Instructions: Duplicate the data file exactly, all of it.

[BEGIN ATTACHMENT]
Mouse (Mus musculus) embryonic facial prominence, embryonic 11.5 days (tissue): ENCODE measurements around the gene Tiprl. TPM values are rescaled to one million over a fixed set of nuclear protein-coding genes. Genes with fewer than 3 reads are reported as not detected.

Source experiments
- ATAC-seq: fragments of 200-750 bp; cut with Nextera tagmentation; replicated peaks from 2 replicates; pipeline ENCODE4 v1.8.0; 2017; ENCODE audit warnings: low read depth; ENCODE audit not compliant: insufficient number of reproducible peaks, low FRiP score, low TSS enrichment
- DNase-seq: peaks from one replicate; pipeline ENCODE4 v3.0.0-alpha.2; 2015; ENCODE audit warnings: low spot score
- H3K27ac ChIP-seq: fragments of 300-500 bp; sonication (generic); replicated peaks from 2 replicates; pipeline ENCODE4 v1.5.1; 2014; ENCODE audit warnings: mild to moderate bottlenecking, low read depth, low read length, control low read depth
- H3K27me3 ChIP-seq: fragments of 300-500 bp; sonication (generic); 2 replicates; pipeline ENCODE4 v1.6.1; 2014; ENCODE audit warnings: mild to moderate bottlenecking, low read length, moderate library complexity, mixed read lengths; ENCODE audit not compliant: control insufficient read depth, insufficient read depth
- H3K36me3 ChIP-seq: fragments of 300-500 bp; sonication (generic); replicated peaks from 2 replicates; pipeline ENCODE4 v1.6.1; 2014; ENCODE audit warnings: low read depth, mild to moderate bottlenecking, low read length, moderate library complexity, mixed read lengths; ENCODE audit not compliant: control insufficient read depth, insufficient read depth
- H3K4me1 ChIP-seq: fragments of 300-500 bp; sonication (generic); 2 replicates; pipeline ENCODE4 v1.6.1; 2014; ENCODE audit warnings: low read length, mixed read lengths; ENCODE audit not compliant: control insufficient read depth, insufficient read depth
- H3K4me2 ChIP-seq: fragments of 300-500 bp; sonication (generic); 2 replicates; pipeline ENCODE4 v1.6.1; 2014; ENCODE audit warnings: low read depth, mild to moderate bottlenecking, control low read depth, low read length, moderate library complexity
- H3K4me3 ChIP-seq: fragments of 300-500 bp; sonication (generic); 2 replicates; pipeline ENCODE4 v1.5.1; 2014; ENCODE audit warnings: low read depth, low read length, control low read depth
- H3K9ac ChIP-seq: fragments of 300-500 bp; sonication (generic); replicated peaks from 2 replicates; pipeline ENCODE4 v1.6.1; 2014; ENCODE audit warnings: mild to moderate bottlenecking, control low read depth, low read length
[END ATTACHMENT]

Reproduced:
Mouse (Mus musculus) embryonic facial prominence, embryonic 11.5 days (tissue): ENCODE measurements around the gene Tiprl. TPM values are rescaled to one million over a fixed set of nuclear protein-coding genes. Genes with fewer than 3 reads are reported as not detected.

Source experiments
- ATAC-seq: fragments of 200-750 bp; cut with Nextera tagmentation; replicated peaks from 2 replicates; pipeline ENCODE4 v1.8.0; 2017; ENCODE audit warnings: low read depth; ENCODE audit not compliant: insufficient number of reproducible peaks, low FRiP score, low TSS enrichment
- DNase-seq: peaks from one replicate; pipeline ENCODE4 v3.0.0-alpha.2; 2015; ENCODE audit warnings: low spot score
- H3K27ac ChIP-seq: fragments of 300-500 bp; sonication (generic); replicated peaks from 2 replicates; pipeline ENCODE4 v1.5.1; 2014; ENCODE audit warnings: mild to moderate bottlenecking, low read depth, low read length, control low read depth
- H3K27me3 ChIP-seq: fragments of 300-500 bp; sonication (generic); 2 replicates; pipeline ENCODE4 v1.6.1; 2014; ENCODE audit warnings: mild to moderate bottlenecking, low read length, moderate library complexity, mixed read lengths; ENCODE audit not compliant: control insufficient read depth, insufficient read depth
- H3K36me3 ChIP-seq: fragments of 300-500 bp; sonication (generic); replicated peaks from 2 replicates; pipeline ENCODE4 v1.6.1; 2014; ENCODE audit warnings: low read depth, mild to moderate bottlenecking, low read length, moderate library complexity, mixed read lengths; ENCODE audit not compliant: control insufficient read depth, insufficient read depth
- H3K4me1 ChIP-seq: fragments of 300-500 bp; sonication (generic); 2 replicates; pipeline ENCODE4 v1.6.1; 2014; ENCODE audit warnings: low read length, mixed read lengths; ENCODE audit not compliant: control insufficient read depth, insufficient read depth
- H3K4me2 ChIP-seq: fragments of 300-500 bp; sonication (generic); 2 replicates; pipeline ENCODE4 v1.6.1; 2014; ENCODE audit warnings: low read depth, mild to moderate bottlenecking, control low read depth, low read length, moderate library complexity
- H3K4me3 ChIP-seq: fragments of 300-500 bp; sonication (generic); 2 replicates; pipeline ENCODE4 v1.5.1; 2014; ENCODE audit warnings: low read depth, low read length, control low read depth
- H3K9ac ChIP-seq: fragments of 300-500 bp; sonication (generic); replicated peaks from 2 replicates; pipeline ENCODE4 v1.6.1; 2014; ENCODE audit warnings: mild to moderate bottlenecking, control low read depth, low read length